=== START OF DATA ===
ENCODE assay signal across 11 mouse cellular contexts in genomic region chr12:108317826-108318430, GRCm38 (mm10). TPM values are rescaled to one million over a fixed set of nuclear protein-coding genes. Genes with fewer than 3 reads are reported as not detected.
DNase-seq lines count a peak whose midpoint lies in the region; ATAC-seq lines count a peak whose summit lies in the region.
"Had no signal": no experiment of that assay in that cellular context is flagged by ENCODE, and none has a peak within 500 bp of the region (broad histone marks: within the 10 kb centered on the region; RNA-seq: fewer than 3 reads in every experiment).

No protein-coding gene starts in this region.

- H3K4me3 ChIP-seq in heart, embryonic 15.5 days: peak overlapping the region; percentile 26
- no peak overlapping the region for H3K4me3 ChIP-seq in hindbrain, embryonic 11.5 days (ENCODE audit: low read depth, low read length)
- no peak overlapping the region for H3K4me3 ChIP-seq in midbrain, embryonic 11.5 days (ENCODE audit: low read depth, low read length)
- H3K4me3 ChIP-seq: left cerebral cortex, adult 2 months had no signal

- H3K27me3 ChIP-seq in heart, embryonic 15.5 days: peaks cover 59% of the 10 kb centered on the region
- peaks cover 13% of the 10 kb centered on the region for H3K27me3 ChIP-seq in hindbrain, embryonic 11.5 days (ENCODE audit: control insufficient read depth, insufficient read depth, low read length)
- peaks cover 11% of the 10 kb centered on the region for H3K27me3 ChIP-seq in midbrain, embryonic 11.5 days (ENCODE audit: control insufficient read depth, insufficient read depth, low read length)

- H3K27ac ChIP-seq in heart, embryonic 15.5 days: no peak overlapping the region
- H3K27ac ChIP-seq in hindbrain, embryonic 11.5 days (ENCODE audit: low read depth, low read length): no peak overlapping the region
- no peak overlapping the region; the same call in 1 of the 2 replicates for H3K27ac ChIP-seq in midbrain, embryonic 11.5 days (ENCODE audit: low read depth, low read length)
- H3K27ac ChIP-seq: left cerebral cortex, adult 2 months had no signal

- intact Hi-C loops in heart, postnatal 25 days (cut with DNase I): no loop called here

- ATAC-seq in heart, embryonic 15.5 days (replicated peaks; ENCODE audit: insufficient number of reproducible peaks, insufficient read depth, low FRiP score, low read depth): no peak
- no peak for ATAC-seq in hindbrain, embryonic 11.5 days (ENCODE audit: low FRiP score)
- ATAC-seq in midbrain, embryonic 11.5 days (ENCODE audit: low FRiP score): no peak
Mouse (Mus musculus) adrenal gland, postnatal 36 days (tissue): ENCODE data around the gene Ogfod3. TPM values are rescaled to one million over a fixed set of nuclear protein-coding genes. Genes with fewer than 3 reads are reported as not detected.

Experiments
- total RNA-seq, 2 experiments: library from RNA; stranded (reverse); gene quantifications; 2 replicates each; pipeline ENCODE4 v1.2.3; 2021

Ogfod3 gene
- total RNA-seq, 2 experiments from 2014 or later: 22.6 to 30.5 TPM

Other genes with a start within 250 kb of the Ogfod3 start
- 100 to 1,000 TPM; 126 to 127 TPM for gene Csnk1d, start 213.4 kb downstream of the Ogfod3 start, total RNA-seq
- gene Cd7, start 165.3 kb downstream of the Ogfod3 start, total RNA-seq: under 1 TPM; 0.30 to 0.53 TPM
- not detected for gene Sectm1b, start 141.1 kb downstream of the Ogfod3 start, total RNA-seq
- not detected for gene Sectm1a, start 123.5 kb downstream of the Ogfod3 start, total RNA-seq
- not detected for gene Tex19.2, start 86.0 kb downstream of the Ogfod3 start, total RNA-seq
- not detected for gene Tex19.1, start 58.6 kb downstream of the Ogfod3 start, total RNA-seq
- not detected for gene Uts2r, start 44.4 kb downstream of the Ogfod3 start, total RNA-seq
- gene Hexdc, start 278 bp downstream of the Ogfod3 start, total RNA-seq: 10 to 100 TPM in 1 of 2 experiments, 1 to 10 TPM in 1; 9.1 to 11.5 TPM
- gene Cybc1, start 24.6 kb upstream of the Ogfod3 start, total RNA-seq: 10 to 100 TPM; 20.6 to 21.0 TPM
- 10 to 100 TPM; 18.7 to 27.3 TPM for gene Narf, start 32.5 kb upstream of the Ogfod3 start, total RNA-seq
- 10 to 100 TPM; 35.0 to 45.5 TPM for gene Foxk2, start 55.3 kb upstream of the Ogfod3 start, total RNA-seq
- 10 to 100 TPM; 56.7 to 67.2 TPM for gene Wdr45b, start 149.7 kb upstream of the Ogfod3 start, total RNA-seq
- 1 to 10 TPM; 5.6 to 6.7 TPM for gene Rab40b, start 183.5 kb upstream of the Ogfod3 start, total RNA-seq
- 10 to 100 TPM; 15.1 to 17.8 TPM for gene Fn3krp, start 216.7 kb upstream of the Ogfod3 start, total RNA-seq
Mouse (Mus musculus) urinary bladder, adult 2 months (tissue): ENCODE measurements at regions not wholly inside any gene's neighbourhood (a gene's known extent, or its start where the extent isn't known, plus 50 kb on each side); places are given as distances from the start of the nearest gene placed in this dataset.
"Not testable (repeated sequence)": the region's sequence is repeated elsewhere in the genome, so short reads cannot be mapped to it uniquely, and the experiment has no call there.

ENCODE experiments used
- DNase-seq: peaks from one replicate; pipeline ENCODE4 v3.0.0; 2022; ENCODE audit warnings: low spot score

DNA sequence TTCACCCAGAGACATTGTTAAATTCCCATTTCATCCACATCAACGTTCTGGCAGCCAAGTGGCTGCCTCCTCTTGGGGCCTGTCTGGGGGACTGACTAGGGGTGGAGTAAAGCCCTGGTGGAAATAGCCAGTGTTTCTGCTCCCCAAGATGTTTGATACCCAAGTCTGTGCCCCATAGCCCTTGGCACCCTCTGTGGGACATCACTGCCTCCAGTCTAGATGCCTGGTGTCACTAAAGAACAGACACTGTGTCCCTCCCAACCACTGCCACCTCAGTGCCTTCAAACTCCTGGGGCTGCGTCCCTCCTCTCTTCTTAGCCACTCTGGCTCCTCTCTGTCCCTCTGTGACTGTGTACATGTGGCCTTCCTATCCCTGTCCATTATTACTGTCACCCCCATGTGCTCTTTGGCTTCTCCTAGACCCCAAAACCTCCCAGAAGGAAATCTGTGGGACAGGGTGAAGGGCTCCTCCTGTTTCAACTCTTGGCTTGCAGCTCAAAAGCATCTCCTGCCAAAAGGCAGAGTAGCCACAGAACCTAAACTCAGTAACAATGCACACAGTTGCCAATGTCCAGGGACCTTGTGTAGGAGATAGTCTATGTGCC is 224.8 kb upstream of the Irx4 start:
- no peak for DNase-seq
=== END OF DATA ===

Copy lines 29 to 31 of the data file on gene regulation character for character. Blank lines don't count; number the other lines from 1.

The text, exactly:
- not detected for gene Sectm1a, start 123.5 kb downstream of the Ogfod3 start, total RNA-seq
- not detected for gene Tex19.2, start 86.0 kb downstream of the Ogfod3 start, total RNA-seq
- not detected for gene Tex19.1, start 58.6 kb downstream of the Ogfod3 start, total RNA-seq